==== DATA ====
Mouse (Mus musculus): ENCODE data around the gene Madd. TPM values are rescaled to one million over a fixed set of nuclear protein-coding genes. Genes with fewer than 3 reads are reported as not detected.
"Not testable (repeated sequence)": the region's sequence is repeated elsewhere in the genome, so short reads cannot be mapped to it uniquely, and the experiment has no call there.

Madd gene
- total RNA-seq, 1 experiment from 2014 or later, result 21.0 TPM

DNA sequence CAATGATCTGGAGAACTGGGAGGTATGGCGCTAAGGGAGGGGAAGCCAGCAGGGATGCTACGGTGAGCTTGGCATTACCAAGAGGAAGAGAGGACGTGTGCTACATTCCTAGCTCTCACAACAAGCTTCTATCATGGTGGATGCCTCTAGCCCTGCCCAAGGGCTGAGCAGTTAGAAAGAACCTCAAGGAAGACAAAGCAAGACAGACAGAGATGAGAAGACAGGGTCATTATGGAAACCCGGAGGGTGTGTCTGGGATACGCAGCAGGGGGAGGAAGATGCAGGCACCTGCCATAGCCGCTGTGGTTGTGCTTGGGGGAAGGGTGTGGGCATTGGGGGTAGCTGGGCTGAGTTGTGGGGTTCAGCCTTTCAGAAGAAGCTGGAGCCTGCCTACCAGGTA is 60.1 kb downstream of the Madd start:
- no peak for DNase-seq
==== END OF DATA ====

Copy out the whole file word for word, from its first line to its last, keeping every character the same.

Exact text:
Mouse (Mus musculus): ENCODE data around the gene Madd. TPM values are rescaled to one million over a fixed set of nuclear protein-coding genes. Genes with fewer than 3 reads are reported as not detected.
"Not testable (repeated sequence)": the region's sequence is repeated elsewhere in the genome, so short reads cannot be mapped to it uniquely, and the experiment has no call there.

Madd gene
- total RNA-seq, 1 experiment from 2014 or later, result 21.0 TPM

DNA sequence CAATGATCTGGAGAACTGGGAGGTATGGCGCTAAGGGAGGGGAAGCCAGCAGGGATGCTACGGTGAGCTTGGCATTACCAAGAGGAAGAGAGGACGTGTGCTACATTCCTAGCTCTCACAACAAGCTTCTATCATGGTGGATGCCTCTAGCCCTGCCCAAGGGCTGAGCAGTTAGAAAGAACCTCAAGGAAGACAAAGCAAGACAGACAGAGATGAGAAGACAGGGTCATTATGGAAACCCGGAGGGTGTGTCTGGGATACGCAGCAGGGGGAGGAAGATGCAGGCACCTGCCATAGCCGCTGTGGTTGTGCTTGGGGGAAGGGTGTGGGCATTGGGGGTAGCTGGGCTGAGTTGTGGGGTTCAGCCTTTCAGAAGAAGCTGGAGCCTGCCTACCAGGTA is 60.1 kb downstream of the Madd start:
- no peak for DNase-seq